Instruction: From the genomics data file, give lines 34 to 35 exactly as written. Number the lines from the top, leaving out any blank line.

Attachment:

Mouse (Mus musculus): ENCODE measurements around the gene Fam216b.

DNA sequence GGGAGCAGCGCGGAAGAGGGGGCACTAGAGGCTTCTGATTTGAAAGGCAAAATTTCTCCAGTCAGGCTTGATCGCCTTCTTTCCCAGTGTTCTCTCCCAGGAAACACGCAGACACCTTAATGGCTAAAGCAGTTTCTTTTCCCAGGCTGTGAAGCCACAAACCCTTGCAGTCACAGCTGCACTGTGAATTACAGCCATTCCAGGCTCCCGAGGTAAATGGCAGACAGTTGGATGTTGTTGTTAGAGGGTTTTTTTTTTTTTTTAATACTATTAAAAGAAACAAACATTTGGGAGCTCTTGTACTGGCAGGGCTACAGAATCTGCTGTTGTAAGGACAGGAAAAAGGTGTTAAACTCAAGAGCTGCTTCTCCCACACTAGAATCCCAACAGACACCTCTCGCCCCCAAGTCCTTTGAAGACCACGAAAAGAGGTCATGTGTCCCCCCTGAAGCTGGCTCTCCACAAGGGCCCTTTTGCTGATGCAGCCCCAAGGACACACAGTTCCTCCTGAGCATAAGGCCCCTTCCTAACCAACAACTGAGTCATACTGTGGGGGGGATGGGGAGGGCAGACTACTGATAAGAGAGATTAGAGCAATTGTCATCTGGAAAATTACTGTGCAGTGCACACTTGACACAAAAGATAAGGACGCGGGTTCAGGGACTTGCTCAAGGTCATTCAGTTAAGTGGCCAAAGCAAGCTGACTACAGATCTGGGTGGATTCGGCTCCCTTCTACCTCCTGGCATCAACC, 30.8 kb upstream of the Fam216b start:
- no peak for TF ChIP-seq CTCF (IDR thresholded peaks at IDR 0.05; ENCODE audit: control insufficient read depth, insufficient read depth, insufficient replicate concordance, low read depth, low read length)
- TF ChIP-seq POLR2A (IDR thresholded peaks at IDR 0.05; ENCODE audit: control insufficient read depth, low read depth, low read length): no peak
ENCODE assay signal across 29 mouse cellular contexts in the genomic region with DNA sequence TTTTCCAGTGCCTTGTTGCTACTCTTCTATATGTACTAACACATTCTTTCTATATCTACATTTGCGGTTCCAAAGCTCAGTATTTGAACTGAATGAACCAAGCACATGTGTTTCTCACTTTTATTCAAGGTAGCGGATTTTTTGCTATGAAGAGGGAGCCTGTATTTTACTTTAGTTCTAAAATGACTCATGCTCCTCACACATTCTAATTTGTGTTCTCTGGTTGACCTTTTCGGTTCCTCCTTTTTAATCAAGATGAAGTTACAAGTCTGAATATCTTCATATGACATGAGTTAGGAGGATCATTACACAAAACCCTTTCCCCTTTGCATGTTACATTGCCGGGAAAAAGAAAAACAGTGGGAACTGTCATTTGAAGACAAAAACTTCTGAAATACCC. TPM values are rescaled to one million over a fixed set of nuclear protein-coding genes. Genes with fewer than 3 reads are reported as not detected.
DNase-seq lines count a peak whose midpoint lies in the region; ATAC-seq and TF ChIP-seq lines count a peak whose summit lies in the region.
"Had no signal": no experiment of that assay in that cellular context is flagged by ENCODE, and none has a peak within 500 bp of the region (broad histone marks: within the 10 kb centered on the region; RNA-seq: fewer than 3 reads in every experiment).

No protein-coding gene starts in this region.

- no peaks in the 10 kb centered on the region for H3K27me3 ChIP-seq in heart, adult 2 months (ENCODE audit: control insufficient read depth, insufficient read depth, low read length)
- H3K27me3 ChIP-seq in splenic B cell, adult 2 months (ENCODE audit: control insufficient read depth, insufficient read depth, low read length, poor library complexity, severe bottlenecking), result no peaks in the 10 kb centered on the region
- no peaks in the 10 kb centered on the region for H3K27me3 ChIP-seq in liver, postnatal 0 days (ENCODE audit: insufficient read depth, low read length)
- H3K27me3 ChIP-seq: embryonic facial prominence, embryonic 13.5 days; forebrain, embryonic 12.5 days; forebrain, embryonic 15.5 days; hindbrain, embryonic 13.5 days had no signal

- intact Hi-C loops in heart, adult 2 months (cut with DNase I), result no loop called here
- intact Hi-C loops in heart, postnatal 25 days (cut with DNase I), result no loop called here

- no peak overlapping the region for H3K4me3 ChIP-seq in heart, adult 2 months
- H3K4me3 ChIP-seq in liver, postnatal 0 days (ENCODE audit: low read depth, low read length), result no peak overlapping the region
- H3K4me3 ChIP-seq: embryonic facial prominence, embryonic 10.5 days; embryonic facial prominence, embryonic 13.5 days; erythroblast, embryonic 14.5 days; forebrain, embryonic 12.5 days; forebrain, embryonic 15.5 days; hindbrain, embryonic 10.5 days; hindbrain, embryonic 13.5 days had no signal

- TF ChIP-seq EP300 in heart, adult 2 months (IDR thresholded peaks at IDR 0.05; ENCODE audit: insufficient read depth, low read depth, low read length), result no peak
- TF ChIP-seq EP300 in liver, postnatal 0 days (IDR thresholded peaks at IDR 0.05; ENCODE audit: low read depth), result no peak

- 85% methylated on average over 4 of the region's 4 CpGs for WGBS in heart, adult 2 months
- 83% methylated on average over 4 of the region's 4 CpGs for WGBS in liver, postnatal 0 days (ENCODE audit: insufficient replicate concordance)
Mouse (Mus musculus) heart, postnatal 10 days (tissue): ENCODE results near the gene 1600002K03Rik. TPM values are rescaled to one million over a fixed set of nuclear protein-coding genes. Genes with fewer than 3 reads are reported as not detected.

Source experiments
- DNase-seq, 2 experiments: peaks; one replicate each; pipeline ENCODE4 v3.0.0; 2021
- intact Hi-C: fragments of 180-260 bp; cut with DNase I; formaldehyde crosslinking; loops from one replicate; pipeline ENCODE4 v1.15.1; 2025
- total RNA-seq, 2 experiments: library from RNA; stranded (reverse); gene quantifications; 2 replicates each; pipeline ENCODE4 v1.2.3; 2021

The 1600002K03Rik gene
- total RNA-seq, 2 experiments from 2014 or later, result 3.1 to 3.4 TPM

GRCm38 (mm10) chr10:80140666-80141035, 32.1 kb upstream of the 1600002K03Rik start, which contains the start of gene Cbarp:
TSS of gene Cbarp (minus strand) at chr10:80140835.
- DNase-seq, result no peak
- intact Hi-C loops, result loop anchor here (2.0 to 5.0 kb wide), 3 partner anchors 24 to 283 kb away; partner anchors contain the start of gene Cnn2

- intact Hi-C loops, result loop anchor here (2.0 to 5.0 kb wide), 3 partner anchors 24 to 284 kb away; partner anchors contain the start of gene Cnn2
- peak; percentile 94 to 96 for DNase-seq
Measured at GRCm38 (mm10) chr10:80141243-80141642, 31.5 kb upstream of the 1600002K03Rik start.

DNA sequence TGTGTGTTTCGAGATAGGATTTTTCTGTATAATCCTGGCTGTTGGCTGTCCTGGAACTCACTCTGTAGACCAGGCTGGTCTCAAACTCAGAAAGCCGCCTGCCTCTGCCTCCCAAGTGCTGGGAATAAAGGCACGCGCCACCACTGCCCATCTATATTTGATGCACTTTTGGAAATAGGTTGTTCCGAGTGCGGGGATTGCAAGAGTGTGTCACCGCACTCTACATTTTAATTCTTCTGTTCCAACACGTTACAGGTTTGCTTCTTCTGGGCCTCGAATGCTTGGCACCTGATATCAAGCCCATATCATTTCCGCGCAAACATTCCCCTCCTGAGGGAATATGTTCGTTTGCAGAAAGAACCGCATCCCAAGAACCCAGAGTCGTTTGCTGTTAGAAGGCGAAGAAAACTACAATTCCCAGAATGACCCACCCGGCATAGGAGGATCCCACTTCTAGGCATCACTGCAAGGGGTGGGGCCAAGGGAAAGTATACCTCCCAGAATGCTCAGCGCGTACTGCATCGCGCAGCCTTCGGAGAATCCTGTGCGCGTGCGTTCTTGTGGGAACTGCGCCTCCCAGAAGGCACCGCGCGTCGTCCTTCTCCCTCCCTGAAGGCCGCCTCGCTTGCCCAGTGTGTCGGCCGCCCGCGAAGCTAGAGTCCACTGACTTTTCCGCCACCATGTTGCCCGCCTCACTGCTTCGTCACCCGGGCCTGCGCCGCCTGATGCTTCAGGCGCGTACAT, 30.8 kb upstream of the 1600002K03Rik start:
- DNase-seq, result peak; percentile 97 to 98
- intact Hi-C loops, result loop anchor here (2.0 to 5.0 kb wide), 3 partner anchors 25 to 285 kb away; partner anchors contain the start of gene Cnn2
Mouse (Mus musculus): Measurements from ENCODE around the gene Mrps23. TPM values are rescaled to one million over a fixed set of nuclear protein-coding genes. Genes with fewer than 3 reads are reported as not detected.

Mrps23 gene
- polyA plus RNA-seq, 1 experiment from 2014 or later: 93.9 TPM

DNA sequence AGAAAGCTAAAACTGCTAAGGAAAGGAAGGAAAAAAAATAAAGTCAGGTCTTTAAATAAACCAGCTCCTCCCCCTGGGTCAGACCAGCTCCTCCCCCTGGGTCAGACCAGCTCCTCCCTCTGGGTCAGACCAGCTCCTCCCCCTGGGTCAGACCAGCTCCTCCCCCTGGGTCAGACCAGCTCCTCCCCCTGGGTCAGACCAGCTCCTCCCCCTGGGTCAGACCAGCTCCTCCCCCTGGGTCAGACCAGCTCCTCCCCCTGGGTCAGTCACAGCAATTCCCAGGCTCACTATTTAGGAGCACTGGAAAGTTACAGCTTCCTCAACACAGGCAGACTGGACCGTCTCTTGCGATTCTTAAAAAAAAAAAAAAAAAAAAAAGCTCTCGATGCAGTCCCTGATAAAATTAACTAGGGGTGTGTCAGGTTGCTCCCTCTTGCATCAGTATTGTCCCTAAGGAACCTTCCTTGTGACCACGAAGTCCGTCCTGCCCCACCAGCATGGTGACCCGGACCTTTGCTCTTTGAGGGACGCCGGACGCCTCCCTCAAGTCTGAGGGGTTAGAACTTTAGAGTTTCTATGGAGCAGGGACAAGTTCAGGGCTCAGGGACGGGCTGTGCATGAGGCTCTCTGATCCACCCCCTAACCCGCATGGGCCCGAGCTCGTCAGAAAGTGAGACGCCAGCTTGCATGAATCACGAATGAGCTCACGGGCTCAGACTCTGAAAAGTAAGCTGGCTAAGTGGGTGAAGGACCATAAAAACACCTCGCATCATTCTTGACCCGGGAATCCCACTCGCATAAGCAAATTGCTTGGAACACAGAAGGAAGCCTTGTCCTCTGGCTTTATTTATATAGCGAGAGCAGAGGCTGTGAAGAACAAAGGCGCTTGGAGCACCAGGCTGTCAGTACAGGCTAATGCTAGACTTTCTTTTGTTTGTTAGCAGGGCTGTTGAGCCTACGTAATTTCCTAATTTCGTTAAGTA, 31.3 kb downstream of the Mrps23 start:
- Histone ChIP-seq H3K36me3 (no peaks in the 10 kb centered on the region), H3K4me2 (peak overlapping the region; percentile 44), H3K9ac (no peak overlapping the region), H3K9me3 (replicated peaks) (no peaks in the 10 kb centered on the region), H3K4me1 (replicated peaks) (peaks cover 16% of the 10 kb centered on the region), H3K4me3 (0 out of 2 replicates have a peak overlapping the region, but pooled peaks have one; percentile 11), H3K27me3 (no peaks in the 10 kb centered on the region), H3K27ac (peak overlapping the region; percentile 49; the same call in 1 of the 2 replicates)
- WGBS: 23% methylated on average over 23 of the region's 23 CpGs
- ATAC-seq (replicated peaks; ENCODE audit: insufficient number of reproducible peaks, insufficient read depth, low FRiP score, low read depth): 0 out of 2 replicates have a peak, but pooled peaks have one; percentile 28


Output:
- peak; percentile 94 to 96 for DNase-seq
Measured at GRCm38 (mm10) chr10:80141243-80141642, 31.5 kb upstream of the 1600002K03Rik start.